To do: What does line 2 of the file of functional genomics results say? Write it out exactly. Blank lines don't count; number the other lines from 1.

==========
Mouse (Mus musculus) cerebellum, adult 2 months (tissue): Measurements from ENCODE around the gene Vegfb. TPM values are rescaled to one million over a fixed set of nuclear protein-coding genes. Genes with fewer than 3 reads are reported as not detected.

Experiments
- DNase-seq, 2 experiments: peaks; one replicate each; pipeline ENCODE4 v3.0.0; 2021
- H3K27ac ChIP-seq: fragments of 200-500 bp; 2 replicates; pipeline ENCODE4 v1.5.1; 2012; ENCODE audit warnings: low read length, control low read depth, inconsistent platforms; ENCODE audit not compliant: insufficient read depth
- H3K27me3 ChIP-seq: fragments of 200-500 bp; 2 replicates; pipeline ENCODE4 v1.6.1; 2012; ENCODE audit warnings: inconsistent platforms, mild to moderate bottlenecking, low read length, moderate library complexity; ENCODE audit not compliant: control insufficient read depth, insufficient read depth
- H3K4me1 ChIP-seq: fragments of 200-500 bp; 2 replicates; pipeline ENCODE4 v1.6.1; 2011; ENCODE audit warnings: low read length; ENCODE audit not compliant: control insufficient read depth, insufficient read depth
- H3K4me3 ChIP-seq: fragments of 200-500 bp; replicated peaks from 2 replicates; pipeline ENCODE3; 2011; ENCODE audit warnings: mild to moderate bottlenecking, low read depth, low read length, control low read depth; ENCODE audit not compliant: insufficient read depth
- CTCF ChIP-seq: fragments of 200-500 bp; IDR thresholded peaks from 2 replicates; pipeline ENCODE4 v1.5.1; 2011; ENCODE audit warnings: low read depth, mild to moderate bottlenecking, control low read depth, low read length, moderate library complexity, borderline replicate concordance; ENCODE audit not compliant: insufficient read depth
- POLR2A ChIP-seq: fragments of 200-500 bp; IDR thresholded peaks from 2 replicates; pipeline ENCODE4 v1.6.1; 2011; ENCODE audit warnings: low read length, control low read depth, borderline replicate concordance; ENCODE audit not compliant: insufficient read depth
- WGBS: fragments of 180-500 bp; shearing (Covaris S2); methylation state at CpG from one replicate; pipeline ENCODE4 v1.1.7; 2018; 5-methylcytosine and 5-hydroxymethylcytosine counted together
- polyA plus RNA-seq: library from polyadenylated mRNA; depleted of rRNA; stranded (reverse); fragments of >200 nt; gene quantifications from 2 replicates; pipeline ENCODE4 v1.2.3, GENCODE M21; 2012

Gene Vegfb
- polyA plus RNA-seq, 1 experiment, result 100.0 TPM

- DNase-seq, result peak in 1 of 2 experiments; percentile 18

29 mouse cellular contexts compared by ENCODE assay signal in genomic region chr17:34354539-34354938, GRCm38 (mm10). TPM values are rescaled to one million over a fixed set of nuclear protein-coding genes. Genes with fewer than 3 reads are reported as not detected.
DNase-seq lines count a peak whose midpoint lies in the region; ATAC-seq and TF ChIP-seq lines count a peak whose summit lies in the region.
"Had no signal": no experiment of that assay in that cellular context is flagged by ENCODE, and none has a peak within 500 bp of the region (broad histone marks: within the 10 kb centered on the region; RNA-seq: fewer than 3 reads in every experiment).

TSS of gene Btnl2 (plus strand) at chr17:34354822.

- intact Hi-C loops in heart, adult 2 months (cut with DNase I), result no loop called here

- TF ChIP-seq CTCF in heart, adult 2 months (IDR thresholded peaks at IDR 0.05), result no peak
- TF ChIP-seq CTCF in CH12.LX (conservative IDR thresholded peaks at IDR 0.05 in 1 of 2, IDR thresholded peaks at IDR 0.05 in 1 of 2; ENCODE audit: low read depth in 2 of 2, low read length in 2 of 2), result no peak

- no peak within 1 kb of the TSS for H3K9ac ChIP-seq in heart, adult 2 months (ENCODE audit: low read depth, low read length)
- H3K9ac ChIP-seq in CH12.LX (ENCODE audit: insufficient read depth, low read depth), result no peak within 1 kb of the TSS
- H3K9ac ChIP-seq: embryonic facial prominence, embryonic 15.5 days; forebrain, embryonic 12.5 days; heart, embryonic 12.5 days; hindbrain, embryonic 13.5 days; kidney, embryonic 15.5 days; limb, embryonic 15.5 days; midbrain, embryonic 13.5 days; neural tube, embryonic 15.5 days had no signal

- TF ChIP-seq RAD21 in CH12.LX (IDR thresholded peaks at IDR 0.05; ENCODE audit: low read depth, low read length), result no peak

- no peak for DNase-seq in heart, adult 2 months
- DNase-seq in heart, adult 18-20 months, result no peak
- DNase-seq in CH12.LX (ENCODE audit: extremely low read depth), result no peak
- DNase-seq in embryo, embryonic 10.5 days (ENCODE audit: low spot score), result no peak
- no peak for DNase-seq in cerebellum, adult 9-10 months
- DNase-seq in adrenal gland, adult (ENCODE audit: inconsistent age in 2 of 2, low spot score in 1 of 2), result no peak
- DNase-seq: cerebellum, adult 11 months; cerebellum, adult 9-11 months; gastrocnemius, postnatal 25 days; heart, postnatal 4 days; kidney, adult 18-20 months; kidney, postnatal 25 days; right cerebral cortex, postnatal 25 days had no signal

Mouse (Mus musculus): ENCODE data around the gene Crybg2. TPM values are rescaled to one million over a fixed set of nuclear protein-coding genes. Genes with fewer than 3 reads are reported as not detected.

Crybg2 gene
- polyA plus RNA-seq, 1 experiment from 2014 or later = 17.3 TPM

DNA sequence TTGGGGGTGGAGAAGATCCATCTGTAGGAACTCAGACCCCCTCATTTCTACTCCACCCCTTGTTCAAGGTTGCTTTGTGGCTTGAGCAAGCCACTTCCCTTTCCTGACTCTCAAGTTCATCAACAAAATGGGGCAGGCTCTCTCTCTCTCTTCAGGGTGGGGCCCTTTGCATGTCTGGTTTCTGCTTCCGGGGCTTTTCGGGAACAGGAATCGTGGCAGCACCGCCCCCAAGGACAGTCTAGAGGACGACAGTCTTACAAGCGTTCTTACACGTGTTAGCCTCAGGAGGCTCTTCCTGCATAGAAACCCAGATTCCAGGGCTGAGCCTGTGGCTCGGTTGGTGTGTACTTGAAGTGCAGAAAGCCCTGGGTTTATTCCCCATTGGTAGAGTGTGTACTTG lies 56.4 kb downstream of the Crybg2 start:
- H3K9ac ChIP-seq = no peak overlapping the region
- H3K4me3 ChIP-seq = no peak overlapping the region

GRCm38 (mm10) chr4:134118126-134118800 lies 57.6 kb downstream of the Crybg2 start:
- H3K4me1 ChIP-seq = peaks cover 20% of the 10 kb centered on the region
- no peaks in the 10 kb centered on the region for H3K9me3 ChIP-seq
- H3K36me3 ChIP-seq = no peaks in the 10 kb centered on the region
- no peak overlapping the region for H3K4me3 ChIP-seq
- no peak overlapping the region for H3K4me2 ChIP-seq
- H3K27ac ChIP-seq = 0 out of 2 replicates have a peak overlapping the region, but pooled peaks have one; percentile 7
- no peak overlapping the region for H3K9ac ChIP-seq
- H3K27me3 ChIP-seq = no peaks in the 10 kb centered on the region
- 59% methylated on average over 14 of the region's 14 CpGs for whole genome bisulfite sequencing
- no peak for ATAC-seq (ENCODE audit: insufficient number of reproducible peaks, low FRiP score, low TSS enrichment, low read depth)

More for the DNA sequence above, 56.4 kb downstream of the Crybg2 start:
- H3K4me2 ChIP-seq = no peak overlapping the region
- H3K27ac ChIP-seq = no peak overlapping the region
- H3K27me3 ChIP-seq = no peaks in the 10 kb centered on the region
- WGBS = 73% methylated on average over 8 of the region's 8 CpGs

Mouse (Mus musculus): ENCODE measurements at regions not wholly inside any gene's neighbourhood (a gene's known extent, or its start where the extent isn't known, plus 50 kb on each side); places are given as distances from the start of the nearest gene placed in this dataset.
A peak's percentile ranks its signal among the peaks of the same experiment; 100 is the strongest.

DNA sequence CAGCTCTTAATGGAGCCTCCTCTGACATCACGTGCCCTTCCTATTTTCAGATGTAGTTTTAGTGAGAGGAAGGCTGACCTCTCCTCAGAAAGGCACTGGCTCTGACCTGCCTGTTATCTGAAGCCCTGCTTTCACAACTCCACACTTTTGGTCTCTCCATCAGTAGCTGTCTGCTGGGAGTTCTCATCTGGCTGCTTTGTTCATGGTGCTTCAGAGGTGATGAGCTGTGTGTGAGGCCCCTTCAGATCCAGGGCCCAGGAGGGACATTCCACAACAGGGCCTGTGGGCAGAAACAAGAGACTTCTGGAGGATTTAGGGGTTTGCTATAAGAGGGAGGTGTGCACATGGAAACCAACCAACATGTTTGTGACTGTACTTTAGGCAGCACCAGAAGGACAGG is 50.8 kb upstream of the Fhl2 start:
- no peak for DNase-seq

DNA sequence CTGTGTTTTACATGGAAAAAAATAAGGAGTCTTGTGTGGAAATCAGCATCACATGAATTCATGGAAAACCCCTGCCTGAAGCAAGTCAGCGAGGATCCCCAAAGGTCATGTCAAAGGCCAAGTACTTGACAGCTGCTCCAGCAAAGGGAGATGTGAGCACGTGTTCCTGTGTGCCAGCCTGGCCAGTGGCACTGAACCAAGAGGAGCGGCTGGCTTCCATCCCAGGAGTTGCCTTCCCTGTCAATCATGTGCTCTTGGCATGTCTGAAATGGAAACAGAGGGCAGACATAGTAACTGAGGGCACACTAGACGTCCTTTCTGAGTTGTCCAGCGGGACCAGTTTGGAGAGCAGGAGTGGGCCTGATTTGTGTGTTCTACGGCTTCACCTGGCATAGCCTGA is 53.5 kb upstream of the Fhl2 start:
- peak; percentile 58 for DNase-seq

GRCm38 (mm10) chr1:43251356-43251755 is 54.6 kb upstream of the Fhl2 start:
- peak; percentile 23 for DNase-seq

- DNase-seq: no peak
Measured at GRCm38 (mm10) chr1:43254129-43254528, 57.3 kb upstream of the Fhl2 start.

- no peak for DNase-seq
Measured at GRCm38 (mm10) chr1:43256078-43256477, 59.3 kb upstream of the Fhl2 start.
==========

Experiments